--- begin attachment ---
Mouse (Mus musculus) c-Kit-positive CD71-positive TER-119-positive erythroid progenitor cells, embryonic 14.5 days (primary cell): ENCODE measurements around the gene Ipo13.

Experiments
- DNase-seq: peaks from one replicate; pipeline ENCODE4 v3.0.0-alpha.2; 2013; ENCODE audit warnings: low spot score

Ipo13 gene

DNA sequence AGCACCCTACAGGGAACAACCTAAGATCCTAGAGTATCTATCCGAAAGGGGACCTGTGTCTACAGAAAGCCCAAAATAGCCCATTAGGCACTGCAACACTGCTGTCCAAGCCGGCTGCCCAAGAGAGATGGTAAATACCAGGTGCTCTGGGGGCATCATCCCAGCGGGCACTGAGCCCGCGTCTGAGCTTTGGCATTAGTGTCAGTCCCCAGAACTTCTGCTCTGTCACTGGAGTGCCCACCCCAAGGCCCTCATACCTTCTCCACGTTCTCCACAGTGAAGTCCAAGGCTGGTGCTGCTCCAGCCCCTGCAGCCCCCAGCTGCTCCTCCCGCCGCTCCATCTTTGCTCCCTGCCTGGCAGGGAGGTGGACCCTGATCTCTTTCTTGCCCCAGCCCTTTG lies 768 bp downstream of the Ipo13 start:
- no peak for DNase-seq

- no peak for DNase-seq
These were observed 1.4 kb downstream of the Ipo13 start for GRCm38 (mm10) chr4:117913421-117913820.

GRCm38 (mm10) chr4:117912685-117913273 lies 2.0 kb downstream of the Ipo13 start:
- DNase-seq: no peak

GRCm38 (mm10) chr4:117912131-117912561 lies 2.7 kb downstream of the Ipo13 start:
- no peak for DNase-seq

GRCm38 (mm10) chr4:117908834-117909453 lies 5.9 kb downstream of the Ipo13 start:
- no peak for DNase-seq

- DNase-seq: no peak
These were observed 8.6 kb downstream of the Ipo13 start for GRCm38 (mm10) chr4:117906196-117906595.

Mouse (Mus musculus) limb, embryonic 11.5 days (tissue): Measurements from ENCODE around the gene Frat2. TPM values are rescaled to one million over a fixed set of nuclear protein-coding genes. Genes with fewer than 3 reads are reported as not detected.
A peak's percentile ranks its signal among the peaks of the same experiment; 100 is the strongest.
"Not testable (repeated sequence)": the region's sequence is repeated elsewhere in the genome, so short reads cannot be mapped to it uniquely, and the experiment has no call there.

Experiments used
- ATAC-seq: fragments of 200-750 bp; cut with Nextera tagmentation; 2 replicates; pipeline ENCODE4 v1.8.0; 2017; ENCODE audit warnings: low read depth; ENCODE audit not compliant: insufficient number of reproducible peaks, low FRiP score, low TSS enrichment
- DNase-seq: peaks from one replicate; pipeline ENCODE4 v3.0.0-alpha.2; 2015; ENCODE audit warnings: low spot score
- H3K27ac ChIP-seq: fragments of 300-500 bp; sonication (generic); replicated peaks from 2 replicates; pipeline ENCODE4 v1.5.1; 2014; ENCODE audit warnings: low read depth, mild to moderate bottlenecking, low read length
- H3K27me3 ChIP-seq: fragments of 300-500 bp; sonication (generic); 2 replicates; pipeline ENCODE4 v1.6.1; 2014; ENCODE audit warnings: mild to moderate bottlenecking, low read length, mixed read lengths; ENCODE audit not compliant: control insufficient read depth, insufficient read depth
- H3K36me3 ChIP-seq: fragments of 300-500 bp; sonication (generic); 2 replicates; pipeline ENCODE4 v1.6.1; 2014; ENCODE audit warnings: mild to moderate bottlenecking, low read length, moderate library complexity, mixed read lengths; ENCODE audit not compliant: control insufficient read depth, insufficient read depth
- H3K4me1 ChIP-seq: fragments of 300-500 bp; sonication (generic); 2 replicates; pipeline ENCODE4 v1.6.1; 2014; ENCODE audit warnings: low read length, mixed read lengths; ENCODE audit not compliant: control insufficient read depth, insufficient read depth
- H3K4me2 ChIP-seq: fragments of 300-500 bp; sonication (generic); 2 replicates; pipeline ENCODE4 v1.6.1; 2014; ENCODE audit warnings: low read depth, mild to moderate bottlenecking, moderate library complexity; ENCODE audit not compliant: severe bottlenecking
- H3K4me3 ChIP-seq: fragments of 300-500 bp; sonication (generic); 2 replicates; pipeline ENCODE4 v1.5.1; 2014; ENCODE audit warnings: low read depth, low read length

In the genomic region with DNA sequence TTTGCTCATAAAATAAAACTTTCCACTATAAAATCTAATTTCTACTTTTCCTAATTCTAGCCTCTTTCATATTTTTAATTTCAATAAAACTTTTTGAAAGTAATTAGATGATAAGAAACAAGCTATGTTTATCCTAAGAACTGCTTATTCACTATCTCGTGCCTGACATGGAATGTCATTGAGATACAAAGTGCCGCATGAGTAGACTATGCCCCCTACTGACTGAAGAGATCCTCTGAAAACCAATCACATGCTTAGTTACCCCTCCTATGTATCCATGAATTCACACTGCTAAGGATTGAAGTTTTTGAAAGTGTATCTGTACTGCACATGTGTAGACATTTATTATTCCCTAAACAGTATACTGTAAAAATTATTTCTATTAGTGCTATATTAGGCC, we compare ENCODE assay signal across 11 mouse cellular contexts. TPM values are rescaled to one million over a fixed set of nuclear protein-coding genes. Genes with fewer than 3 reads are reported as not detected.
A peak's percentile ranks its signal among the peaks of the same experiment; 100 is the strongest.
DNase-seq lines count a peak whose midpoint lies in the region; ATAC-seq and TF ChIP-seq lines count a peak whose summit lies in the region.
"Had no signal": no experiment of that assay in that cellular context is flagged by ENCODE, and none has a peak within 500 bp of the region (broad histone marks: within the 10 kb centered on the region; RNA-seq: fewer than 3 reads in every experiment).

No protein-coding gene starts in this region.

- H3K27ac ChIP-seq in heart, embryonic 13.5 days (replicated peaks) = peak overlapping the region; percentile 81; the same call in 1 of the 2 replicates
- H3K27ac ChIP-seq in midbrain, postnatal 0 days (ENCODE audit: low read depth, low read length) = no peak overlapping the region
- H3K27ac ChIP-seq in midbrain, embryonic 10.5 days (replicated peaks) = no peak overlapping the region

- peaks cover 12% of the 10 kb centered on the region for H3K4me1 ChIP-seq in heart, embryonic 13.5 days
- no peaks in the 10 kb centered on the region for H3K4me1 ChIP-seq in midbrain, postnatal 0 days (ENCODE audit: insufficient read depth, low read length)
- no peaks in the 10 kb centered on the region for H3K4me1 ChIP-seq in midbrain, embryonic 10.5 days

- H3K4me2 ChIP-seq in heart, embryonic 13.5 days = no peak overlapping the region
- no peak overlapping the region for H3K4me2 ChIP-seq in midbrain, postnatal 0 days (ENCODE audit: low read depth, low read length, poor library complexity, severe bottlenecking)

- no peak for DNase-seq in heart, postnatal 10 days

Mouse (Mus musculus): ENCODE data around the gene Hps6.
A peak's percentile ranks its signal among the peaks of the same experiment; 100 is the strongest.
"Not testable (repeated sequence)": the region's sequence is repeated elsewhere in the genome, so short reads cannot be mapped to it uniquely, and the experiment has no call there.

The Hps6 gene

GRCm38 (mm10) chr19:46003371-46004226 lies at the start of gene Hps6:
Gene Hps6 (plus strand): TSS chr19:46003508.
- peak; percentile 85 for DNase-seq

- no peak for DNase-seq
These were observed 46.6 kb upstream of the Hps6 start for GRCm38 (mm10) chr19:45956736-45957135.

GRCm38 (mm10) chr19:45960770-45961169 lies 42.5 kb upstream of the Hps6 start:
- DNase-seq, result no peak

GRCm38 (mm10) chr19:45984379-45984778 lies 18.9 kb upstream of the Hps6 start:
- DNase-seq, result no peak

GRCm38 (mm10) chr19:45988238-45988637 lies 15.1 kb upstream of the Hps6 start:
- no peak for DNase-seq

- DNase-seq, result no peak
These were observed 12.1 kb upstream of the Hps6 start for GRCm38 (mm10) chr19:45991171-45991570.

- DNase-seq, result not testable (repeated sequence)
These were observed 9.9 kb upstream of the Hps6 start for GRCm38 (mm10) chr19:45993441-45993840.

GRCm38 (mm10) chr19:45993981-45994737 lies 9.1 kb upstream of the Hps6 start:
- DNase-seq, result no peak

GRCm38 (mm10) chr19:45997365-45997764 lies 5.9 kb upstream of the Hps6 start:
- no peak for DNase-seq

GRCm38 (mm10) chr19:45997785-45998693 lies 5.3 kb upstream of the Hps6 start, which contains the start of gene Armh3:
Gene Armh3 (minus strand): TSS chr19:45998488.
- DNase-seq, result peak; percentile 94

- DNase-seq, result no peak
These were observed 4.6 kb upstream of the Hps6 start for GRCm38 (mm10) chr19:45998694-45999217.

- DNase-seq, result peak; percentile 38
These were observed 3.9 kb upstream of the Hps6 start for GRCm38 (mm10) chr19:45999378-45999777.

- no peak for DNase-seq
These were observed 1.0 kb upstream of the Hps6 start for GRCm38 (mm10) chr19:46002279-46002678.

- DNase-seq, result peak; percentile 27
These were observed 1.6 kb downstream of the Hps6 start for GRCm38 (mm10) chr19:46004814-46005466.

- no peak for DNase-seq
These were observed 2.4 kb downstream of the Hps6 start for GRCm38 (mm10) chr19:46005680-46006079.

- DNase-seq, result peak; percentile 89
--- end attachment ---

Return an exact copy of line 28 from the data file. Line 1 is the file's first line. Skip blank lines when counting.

- H3K4me3 ChIP-seq: fragments of 300-500 bp; sonication (generic); 2 replicates; pipeline ENCODE4 v1.5.1; 2014; ENCODE audit warnings: low read depth, low read length